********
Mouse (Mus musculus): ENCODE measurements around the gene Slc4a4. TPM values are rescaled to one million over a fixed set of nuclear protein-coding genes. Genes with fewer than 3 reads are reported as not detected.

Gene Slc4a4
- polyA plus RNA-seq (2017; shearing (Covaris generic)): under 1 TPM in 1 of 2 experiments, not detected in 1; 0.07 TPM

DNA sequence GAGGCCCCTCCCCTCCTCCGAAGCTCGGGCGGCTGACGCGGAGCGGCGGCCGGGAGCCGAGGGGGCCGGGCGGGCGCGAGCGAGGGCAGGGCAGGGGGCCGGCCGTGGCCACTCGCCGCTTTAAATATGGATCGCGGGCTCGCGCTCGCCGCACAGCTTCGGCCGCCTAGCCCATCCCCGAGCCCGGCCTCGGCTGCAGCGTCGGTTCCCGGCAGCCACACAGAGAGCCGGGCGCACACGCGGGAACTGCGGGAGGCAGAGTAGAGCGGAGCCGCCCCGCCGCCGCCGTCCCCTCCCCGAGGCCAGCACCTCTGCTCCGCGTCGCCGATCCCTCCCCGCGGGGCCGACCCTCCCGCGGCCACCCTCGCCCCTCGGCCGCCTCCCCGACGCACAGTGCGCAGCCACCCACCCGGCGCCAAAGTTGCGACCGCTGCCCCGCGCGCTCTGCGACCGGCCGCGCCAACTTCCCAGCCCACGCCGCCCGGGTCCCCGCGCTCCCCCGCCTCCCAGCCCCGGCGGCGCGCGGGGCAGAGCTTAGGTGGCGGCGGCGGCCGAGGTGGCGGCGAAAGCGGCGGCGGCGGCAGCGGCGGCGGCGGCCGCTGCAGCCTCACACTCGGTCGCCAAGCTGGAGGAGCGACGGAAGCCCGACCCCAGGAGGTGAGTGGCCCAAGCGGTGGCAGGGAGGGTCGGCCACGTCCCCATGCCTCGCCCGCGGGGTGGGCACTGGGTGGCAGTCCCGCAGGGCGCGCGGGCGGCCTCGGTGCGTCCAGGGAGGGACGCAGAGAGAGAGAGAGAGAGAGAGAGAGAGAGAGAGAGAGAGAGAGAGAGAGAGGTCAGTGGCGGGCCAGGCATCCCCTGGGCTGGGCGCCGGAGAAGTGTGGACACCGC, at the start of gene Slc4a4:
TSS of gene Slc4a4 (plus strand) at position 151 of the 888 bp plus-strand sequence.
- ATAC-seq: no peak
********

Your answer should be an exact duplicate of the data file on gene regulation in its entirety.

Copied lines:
Mouse (Mus musculus): ENCODE measurements around the gene Slc4a4. TPM values are rescaled to one million over a fixed set of nuclear protein-coding genes. Genes with fewer than 3 reads are reported as not detected.

Gene Slc4a4
- polyA plus RNA-seq (2017; shearing (Covaris generic)): under 1 TPM in 1 of 2 experiments, not detected in 1; 0.07 TPM

DNA sequence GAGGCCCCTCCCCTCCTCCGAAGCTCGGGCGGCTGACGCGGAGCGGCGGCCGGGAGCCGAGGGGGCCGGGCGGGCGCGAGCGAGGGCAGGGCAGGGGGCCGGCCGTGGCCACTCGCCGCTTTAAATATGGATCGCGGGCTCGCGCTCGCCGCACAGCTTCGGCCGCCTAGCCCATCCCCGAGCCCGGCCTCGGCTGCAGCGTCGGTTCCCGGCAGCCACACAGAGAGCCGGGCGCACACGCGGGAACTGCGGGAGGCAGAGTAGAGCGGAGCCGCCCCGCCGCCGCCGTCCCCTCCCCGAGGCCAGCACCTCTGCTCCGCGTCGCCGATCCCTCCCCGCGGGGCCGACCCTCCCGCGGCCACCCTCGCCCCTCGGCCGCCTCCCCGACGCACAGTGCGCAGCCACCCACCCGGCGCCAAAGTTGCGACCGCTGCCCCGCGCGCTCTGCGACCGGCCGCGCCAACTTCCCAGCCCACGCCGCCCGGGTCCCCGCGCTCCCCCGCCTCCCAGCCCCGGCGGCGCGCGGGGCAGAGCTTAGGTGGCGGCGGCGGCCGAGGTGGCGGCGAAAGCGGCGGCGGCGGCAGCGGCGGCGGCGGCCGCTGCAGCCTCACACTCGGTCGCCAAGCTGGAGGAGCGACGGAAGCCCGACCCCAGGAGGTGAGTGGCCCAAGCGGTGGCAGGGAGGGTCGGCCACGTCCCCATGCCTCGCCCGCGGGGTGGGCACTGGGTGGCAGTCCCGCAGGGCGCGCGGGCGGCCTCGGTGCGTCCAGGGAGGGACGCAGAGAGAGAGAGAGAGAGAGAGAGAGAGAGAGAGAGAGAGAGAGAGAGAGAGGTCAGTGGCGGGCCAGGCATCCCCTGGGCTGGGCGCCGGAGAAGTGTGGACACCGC, at the start of gene Slc4a4:
TSS of gene Slc4a4 (plus strand) at position 151 of the 888 bp plus-strand sequence.
- ATAC-seq: no peak